• The rules did give a good game, but they seemed so quick in terms of movement compared to BBB or Honours of War, that it came as a bit of a shock. Having a unit or Brigade that can make 3 moves in one Turn makes for a potentially fast game. 
  • We found that the firing by both sides can take time to take effect or can suddenly lead to a unit routing off the table if the break test roll is poor. Again this takes a bit of getting used to but does add a nice dynamic to the game. I can see why gamers may not like these rules, but they are easily tweaked to suit your style of play etc.

The next step is to familiarise ourselves with the rules and for me to knock up some unit reference sheets, as well as sending Dave the first maps to give him an idea of the terrain ahead and where the enemy might be. So plenty to be getting on with before next week.

Alongside of this I'm reading up on the Gettysburg campaign to improve my limited knowledge of this conflict. I have also ordered some books on Gettysburg and Chancellorsville by Sears, which were great value and look to be excellent reads. So until next time...


  1. Nice looking table, Steve! Your buildings on their new bases look superb. I handle buildings, towns, and BUAs, for large scale games the same way.

    In games where movement is large wrt to firing ranges, I am sure you will adjust quickly. One thing large movement rates bring is the ability for flanking maneuvers and the need to protect those flanks. That is good, I think.

    1. Glad you liked the look Jonathan as i'm really happy with how the bUAs have come out. The 6mm figures looked a bit dwarfed by the terrain, but that's because mine is largely for 10mm.

      I'm sure we will get used to things and it's appropriate to have them moving faster than say the SYW, which lends itself to a more measured game. Really looking forward to things kiciking off next week.

    2. Sears’ Gettysburg is good but so is Trudeau and Guezlo. Guezlo is likely my favorite.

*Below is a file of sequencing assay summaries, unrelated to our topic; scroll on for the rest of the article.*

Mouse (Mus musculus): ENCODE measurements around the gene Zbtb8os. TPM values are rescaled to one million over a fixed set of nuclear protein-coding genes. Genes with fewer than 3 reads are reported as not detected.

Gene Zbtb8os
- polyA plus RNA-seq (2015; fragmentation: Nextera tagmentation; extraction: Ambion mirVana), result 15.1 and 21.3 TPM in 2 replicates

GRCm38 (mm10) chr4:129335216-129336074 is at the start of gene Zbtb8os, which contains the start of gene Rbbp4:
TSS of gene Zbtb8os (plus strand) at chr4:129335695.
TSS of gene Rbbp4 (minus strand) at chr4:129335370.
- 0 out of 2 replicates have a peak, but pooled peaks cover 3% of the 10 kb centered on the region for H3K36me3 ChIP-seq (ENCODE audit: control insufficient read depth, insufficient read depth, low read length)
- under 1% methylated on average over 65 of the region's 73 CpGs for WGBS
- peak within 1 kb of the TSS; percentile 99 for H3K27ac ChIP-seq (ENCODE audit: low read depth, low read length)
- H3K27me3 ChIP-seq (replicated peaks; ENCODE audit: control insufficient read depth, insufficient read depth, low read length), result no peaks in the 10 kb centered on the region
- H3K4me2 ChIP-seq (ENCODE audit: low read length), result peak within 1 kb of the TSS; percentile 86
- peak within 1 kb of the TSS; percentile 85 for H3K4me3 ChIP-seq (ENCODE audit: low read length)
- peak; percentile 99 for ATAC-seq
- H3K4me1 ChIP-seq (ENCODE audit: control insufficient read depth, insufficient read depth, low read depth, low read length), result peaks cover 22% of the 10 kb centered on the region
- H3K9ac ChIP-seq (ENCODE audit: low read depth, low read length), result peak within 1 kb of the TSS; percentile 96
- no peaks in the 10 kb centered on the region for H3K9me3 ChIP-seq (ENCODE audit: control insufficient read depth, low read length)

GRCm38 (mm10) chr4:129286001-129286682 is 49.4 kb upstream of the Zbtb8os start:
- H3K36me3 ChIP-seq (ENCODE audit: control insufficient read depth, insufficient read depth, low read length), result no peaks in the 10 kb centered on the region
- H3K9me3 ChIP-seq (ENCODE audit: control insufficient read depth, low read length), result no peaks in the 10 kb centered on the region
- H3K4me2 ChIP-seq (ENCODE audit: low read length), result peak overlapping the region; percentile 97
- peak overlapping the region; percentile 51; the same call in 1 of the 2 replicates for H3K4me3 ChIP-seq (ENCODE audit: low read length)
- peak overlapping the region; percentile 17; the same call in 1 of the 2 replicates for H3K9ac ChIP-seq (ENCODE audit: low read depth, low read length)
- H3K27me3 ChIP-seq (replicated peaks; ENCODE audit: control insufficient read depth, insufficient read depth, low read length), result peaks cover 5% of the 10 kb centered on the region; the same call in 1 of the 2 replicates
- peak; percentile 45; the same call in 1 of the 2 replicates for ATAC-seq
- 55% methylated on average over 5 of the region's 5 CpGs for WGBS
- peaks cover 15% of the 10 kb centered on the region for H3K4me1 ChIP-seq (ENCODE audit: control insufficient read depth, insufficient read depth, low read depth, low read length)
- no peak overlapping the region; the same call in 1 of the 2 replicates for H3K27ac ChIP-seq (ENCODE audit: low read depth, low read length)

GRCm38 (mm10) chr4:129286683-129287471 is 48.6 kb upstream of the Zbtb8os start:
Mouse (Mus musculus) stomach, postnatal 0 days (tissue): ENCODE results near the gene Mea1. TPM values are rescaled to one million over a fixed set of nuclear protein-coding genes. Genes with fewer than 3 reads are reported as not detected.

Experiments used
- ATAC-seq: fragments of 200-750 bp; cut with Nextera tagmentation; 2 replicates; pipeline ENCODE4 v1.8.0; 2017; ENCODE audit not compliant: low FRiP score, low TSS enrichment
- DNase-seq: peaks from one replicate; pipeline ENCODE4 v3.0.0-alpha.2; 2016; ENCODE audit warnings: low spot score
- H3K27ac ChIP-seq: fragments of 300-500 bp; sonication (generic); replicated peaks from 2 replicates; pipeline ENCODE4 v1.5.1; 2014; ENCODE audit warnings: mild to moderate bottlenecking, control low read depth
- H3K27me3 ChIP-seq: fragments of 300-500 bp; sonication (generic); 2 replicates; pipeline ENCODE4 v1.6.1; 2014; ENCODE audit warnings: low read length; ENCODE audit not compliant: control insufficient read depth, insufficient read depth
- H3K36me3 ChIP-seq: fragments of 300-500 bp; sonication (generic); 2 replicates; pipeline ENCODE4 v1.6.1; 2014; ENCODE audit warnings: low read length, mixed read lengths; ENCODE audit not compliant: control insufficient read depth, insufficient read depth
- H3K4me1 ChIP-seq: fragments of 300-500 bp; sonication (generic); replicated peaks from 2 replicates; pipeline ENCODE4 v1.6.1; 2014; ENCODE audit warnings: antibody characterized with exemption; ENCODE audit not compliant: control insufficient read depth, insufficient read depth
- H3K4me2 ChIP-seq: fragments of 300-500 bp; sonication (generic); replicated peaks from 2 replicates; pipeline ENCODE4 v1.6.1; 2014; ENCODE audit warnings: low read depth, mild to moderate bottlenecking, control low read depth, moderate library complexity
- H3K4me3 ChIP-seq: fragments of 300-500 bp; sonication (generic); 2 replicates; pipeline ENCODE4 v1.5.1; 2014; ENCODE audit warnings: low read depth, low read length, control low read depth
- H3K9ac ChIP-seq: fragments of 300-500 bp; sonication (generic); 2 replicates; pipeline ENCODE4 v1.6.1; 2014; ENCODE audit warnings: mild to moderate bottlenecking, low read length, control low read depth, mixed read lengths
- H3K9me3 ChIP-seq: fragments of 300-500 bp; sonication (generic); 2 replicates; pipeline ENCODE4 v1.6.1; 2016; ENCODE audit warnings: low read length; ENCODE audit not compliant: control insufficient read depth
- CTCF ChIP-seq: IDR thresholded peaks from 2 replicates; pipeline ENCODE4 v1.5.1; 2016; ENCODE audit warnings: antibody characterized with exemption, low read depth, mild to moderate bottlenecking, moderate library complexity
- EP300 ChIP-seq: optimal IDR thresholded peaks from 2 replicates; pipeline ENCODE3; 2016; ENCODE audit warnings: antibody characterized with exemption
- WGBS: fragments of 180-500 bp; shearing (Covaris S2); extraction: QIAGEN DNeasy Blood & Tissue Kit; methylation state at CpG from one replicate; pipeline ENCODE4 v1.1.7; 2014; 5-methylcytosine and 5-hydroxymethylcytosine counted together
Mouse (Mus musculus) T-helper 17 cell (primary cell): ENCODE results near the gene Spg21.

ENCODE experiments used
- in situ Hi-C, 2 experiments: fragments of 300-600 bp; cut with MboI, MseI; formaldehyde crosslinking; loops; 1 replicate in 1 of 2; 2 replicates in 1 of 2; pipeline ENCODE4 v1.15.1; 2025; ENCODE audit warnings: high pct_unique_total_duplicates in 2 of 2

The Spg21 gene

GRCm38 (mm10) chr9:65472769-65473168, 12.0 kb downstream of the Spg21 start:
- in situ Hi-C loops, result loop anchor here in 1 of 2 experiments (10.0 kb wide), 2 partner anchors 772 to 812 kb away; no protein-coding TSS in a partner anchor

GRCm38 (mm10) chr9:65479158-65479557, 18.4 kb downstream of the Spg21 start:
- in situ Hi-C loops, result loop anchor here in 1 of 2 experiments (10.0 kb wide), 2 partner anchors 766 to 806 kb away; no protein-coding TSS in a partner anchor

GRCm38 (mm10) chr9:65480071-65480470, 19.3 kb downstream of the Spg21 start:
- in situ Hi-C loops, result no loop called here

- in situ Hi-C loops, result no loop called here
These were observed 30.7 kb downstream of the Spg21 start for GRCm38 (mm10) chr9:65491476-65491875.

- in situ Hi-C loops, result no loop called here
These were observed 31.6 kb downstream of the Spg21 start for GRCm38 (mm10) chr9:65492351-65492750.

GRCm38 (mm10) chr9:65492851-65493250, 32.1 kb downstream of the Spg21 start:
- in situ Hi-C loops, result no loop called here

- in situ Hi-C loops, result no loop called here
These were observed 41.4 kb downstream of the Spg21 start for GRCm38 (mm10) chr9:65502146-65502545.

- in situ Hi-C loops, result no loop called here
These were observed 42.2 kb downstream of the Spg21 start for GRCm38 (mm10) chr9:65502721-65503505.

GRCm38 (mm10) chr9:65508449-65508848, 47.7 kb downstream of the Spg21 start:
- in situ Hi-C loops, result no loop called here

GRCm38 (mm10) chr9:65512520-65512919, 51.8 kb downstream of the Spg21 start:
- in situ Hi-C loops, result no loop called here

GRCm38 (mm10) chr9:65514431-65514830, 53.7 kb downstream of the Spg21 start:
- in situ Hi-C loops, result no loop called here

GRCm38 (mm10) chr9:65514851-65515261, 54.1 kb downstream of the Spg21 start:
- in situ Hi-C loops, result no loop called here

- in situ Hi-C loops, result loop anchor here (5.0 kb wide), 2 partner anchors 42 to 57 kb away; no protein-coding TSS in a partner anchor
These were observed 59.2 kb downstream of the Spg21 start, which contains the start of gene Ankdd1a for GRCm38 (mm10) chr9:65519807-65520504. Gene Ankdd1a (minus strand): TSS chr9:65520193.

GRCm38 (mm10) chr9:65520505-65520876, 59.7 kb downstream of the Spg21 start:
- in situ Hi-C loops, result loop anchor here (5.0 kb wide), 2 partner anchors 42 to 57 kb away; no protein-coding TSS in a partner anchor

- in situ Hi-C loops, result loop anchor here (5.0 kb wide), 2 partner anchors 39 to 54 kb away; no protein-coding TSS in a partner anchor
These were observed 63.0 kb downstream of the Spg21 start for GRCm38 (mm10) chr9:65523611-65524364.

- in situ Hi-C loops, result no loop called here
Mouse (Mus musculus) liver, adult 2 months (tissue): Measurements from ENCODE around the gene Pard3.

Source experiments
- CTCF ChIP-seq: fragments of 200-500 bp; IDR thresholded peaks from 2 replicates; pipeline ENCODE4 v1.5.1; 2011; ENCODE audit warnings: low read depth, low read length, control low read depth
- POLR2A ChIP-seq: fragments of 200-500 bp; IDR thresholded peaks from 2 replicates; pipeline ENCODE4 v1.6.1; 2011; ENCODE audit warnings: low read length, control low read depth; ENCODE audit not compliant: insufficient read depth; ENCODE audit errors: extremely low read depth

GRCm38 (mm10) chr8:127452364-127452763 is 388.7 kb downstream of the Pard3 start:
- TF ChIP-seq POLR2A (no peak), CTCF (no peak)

3. Thanks for the recommendations Jonathan:).

  2. Steve, nice action to re-acquaint with BP. The dynamic range of outcomes falling from hits, saves and uncertain movement rates make this an enjoyable set for me and I look forward to following your campaign, both for the mechanics and the battles. A good start to 2020 :-)

    1. Thanks Norm and BP is a set we really should play more. I think with the aim to play with around 12 units per side, these will get more of an outing this year, especially if I get my 19thC forces finished as planned.

  3. Steve, if you scroll down this link, the Black Powder II changes are listed.

    1. Thanks for this Norm and will check it out. I've also got a link to a Blog somewhere that runs through the changes as well.

    2. In the end I ordered a copy of BPII for a pretty good price, so look forward to giving these a good run out this year:)

  4. Looking good Steve, the new buildings look great.
    I am very interested to see how the campaign shapes up having been involved in a pbem campaign recently.

    1. Thanks Stu. Campaigns work well for us and make the whole experience more interesting. The odd one off games are OK, but much prefer the former.